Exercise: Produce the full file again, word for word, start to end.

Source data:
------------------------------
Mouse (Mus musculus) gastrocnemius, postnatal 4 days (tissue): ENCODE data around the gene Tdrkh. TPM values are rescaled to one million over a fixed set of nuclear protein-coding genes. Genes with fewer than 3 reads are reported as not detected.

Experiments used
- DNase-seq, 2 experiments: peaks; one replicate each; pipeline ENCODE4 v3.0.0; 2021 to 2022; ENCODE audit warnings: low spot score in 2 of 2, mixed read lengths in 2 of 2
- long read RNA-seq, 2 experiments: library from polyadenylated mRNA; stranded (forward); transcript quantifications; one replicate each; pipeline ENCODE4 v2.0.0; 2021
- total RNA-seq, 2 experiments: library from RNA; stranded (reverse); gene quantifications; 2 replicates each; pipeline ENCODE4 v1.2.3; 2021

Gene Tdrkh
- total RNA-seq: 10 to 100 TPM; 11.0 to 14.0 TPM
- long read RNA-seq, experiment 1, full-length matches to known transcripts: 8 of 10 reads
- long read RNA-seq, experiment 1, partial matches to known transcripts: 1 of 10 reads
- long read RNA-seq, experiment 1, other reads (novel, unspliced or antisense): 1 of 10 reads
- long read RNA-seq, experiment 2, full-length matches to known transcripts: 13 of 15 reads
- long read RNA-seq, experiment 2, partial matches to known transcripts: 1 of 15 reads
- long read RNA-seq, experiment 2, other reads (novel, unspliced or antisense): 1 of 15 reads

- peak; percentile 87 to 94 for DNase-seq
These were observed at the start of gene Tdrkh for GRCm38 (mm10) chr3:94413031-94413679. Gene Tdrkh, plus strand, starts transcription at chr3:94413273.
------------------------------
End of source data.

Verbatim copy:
Mouse (Mus musculus) gastrocnemius, postnatal 4 days (tissue): ENCODE data around the gene Tdrkh. TPM values are rescaled to one million over a fixed set of nuclear protein-coding genes. Genes with fewer than 3 reads are reported as not detected.

Experiments used
- DNase-seq, 2 experiments: peaks; one replicate each; pipeline ENCODE4 v3.0.0; 2021 to 2022; ENCODE audit warnings: low spot score in 2 of 2, mixed read lengths in 2 of 2
- long read RNA-seq, 2 experiments: library from polyadenylated mRNA; stranded (forward); transcript quantifications; one replicate each; pipeline ENCODE4 v2.0.0; 2021
- total RNA-seq, 2 experiments: library from RNA; stranded (reverse); gene quantifications; 2 replicates each; pipeline ENCODE4 v1.2.3; 2021

Gene Tdrkh
- total RNA-seq: 10 to 100 TPM; 11.0 to 14.0 TPM
- long read RNA-seq, experiment 1, full-length matches to known transcripts: 8 of 10 reads
- long read RNA-seq, experiment 1, partial matches to known transcripts: 1 of 10 reads
- long read RNA-seq, experiment 1, other reads (novel, unspliced or antisense): 1 of 10 reads
- long read RNA-seq, experiment 2, full-length matches to known transcripts: 13 of 15 reads
- long read RNA-seq, experiment 2, partial matches to known transcripts: 1 of 15 reads
- long read RNA-seq, experiment 2, other reads (novel, unspliced or antisense): 1 of 15 reads

- peak; percentile 87 to 94 for DNase-seq
These were observed at the start of gene Tdrkh for GRCm38 (mm10) chr3:94413031-94413679. Gene Tdrkh, plus strand, starts transcription at chr3:94413273.